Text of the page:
Next, I have to admit that Hektor’s dad, Erik, takes up a disproportionate amount of my mental real estate. As the billionaire who basically runs the internet, he’s mastered the art of “speak softly and carry a big stick.” He’s charming enough, but you know that if you betray him, he can easily destroy you. He’s also incredibly intelligent and knows exactly what he’s doing. Getting inside his head to write him is a lot of fun–his confidence is intoxicating. He also has an intense backstory that gets revealed as we go.
LZ: Farkas is my favorite. I think many will see in him some recognizable traits from their favorite protagonists from other media, be it movies, fantasy books or even anime. He has a lot of choices to make, and the journey you can go through can really change him. But I’m also super into Althea and Sara. I’ll try not to comment any further and avoid entering spoilers territory.
Q: The Steam page says “Season 1 is expected to include 20 chapters,” does that mean you expect to have multiple seasons? What are the future plans?
AM: We have the script drafted through season 1 and outlines for seasons 2 and 3, which will bring us to the conclusion of the Ragnarök arc. We plan to treat each season as its own game, where you can import saves from previous seasons.
However, there are multiple alternative paths to explore each season in which the world may end sooner. I don’t want to call them “bad ends” because you won’t want to avoid them–they’re fascinating, full of feels, and some have romance options you can’t experience in any other timeline.
LZ: One thing I was thinking about that is really cool about this model of releasing chapters over time is all the player feedback we can get whenever we release new chapters. It will help us make changes and improve the game so much. And it’s also cool how you won’t get day-one guides telling you how to get the ‘best ending’ or how to romance a given character or something because the game isn’t finished! And nobody knows what will be the consequences of your choices beyond the current chapters (and we do track them. All of them.). So everybody is just going to have to play through the game and make their choices and make peace with whatever they chose until the next set of chapters releases because nobody on the internet writing what you should pick actually knows how it ends. So it will be a lot more of a roleplay experience than looking up some guide for the optimal approach for the ending you want. So I really encourage players to download and play those chapters whenever they release so we can all engage in this fun roleplay story together.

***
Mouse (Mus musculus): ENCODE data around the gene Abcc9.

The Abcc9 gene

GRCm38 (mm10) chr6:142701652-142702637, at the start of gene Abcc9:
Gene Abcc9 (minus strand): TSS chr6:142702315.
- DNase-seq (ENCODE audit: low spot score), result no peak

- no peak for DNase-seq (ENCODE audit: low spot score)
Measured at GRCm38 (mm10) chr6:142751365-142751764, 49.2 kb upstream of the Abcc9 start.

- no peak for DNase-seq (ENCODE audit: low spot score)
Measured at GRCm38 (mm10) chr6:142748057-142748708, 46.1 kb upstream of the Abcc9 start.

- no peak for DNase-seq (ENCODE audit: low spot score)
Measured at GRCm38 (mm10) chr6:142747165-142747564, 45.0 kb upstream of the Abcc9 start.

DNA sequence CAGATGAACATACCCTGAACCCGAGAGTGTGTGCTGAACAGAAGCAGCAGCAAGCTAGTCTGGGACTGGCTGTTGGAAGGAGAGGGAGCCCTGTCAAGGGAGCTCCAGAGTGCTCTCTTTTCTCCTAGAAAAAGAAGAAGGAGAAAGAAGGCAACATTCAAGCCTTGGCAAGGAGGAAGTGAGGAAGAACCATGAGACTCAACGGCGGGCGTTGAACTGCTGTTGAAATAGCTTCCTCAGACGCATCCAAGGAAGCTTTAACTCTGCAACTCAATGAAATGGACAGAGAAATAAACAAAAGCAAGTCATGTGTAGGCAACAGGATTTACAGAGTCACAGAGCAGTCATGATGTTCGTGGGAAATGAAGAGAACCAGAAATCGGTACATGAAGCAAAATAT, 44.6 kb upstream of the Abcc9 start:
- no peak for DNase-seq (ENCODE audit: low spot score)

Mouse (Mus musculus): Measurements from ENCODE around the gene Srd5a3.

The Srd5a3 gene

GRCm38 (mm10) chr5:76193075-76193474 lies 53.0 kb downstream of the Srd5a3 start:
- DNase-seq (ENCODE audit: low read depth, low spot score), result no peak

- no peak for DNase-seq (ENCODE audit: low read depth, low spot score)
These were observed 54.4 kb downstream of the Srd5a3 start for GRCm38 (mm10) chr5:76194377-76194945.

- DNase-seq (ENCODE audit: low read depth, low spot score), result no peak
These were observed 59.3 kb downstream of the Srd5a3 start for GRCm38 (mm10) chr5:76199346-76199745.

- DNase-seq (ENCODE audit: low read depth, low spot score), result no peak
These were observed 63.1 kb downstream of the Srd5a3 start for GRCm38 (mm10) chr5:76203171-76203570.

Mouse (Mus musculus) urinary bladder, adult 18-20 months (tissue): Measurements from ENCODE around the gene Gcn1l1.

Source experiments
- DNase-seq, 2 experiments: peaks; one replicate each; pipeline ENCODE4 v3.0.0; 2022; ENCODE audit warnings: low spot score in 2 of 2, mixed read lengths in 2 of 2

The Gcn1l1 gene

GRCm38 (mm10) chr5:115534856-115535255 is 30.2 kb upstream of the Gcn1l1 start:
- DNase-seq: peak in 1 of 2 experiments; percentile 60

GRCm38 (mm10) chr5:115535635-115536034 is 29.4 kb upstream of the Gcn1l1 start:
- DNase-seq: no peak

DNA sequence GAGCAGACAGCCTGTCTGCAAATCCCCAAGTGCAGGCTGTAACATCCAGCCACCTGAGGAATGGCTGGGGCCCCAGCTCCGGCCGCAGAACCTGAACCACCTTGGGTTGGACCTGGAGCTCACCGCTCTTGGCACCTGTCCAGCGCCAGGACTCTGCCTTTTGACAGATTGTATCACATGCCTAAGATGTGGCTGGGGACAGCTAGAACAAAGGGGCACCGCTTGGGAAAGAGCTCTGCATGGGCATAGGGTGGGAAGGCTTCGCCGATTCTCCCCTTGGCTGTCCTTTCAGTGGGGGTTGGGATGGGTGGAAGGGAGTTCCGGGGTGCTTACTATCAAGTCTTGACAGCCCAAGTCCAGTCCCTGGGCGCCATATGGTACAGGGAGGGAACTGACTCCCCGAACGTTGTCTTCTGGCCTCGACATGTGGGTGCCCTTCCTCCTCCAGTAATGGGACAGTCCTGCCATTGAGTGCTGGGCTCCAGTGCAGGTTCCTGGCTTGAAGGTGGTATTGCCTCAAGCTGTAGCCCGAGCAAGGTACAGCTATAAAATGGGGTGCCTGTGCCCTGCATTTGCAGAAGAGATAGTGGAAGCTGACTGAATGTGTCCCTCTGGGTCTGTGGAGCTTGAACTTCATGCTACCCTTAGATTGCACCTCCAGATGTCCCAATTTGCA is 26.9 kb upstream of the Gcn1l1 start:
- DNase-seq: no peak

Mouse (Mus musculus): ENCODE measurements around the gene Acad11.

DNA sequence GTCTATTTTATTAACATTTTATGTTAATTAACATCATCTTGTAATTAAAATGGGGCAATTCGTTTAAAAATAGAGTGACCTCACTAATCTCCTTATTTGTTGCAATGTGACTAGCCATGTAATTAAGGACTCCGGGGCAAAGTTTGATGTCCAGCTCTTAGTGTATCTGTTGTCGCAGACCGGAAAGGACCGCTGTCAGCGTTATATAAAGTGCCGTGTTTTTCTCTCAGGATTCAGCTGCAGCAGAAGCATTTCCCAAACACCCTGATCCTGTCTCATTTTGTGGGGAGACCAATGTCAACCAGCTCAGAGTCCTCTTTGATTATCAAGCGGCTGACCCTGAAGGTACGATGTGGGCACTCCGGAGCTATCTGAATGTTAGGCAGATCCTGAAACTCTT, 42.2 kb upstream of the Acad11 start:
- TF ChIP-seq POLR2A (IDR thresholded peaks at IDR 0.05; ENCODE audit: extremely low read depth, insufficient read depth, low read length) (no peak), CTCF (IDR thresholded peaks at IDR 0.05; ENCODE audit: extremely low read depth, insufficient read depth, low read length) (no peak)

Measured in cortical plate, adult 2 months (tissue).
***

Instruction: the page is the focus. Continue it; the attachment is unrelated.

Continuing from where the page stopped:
Q: How long have you been working on Gods of the Twilight?
AM: We started at the beginning of 2020, coincidentally right before the pandemic. But before that, we had vague thoughts of writing a fantasy novel together as early as 2018, and those ideas have evolved into what we’re making now.
Q: What sort of themes could we see? Obviously, there’s plenty of action, and romance has been a selling feature.
AM: Cyberpunk is great because it allows us to explore where humanity might be headed in the near future. Real life is already a little bit of a cyberpunk dystopia. There are a lot of open questions about how AI will fit into our future, what privacy will look like as technology evolves, and what human social interaction will look like when online communities and simulated social interaction with AI are even more prevalent than they are now.
Also, this is a game where the protagonists discover who they truly are and remember the magic they’ve forgotten. It’s a nontrivial journey to realize who you are in real life as well, beyond the expectations of others and the social roles placed on you. It’s also not obvious sometimes just how powerful you can be if you truly know yourself–how capable of shaping your own life and the world around you.
Finally, there’s not only romance, but we’re also doing romance a bit differently. Many visual novels with romance options will have a route for each love interest. But with us, you aren’t locked into any one route, and your relationship choices can overlap in a variety of interesting ways. You’re controlling two characters, and they can romance their companions as well as each other, potentially at the same time. But polyamorous relationships take care and communication to navigate, and we do our best to make them feel like actual relationships where you can explore how everyone interacts with each other, not just a fantasy where you collect characters.
LZ: You might think things get bleak and dire as the story advances. There is a certain hopelessness we all feel sometimes about the future, about where humanity might be headed. And in this game, we are dealing with a world-ending event, Ragnarök, so that feeling compounds severely. Yet, I strongly relate to stories that remind us of the indomitable human spirit that always stands back up against adversity. When the night is the darkest, a small light also shines the brightest. The innate human drive to push through adversity and find a way forward is very much a core theme of this story. So outside of action, adventure, and romance, ultimately, our story is a story about hope in overcoming impossible odds.